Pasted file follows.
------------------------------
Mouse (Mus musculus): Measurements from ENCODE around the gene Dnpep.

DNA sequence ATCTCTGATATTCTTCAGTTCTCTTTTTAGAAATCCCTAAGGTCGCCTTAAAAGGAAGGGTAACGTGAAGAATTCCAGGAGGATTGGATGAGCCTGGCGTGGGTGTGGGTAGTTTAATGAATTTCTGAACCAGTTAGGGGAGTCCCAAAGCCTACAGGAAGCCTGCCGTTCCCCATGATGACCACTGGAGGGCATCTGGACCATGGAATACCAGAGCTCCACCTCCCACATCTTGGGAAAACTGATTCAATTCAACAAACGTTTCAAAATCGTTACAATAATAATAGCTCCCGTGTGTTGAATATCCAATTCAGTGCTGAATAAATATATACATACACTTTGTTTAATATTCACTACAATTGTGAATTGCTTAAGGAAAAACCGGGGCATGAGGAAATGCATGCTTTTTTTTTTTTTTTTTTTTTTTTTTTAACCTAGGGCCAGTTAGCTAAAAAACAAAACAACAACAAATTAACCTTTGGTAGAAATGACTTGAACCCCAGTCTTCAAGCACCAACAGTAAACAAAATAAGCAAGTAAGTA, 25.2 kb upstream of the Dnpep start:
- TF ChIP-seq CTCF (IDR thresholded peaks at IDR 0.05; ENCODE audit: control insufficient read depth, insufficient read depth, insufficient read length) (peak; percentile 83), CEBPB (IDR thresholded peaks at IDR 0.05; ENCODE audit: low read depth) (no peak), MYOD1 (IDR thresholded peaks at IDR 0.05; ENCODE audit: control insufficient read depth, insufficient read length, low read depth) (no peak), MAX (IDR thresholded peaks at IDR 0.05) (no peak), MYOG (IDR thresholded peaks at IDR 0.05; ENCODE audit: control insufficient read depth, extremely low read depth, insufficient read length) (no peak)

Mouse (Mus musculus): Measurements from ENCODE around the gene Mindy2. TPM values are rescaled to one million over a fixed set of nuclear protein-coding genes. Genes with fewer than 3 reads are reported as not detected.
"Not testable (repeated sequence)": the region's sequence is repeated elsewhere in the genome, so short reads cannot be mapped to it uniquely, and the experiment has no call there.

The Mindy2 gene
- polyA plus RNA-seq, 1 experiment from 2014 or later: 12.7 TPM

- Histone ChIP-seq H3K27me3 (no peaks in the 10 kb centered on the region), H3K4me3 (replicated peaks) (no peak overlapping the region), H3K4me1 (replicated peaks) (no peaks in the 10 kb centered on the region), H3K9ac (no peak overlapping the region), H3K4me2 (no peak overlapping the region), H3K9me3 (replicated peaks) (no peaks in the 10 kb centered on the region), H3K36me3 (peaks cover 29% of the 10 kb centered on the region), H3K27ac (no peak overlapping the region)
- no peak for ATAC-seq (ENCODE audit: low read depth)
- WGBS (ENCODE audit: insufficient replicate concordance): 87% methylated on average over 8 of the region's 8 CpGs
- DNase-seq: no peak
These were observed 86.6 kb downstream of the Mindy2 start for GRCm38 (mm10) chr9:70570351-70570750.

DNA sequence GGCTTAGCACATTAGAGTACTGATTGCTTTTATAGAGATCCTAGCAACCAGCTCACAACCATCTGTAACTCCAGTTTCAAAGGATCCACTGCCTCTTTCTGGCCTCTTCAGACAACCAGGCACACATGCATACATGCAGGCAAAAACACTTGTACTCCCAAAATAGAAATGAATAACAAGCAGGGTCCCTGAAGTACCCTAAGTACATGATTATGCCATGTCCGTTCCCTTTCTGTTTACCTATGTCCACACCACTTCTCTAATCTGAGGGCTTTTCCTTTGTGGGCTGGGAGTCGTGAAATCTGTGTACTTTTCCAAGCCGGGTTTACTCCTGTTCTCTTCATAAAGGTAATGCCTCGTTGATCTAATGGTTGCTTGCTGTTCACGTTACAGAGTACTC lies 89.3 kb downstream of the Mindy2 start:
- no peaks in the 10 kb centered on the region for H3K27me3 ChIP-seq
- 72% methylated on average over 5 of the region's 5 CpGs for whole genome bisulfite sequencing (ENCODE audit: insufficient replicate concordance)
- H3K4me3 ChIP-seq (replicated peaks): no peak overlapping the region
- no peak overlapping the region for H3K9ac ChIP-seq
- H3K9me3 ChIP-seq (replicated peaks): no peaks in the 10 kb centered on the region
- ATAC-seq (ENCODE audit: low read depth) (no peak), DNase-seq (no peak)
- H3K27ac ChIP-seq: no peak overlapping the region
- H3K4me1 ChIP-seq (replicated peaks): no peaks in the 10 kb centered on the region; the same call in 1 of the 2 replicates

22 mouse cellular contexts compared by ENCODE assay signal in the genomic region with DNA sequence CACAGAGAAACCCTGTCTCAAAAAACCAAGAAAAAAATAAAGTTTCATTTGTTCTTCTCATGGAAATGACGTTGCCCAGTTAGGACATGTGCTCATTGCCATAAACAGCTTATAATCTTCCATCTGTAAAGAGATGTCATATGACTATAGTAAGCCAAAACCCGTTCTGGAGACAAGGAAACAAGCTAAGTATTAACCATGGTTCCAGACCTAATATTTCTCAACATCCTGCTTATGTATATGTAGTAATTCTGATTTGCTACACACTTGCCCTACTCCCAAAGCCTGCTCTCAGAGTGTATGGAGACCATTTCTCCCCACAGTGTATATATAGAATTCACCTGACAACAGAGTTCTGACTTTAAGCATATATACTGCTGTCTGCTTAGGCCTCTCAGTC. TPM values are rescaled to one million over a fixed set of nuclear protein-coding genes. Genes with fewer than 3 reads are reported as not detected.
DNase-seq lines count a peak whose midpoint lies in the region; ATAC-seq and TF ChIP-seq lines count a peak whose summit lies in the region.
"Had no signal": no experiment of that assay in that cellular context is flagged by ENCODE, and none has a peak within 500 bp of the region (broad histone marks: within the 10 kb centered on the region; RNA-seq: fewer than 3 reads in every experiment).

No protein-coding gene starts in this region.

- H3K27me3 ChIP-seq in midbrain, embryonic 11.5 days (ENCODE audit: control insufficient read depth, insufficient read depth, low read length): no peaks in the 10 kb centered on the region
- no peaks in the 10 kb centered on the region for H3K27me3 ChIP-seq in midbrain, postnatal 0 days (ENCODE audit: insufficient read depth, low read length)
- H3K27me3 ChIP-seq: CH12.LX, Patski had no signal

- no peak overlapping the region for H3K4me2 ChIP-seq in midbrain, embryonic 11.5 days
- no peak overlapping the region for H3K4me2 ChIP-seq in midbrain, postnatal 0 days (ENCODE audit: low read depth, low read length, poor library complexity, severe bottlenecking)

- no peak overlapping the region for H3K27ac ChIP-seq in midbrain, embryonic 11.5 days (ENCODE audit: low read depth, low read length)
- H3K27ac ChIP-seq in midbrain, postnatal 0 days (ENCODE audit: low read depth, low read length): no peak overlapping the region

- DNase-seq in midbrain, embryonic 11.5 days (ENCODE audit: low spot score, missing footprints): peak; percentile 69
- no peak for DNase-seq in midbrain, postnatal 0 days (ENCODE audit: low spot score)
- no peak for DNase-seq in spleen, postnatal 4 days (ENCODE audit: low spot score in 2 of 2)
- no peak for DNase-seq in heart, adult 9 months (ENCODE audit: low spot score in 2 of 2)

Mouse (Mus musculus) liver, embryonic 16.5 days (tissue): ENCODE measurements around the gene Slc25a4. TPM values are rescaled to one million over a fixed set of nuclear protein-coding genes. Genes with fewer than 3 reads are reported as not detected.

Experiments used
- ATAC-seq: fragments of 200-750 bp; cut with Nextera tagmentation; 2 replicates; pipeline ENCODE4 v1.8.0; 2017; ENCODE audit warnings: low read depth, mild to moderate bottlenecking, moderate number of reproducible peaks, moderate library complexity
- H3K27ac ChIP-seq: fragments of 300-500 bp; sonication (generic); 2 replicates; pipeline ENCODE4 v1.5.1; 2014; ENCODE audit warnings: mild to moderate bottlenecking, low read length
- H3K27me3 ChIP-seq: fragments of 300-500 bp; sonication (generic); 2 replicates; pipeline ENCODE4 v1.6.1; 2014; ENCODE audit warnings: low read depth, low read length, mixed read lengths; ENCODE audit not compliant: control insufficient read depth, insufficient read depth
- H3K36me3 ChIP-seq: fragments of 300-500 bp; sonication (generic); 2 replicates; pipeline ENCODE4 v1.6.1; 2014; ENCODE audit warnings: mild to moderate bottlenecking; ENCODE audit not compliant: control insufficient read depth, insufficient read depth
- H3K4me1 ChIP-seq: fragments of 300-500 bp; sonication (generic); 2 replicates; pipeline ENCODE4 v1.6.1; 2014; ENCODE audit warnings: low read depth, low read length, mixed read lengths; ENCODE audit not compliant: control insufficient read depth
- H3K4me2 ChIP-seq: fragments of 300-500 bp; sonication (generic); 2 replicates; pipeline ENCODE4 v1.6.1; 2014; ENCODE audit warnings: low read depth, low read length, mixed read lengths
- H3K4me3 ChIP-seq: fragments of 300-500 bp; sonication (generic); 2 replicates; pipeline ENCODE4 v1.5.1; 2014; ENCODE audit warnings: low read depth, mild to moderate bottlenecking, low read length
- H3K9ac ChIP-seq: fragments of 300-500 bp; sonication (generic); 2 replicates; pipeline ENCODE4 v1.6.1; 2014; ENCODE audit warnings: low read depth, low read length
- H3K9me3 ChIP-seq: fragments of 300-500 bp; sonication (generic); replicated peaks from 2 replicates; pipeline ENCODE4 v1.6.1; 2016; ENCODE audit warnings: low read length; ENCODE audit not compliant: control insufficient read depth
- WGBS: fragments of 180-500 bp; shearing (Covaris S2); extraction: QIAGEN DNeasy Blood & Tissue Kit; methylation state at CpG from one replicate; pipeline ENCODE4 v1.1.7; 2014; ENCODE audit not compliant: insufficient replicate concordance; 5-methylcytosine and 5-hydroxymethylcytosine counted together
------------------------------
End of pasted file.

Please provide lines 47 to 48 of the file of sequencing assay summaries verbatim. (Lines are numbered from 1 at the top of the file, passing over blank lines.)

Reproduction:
- H3K9me3 ChIP-seq: fragments of 300-500 bp; sonication (generic); replicated peaks from 2 replicates; pipeline ENCODE4 v1.6.1; 2016; ENCODE audit warnings: low read length; ENCODE audit not compliant: control insufficient read depth
- WGBS: fragments of 180-500 bp; shearing (Covaris S2); extraction: QIAGEN DNeasy Blood & Tissue Kit; methylation state at CpG from one replicate; pipeline ENCODE4 v1.1.7; 2014; ENCODE audit not compliant: insufficient replicate concordance; 5-methylcytosine and 5-hydroxymethylcytosine counted together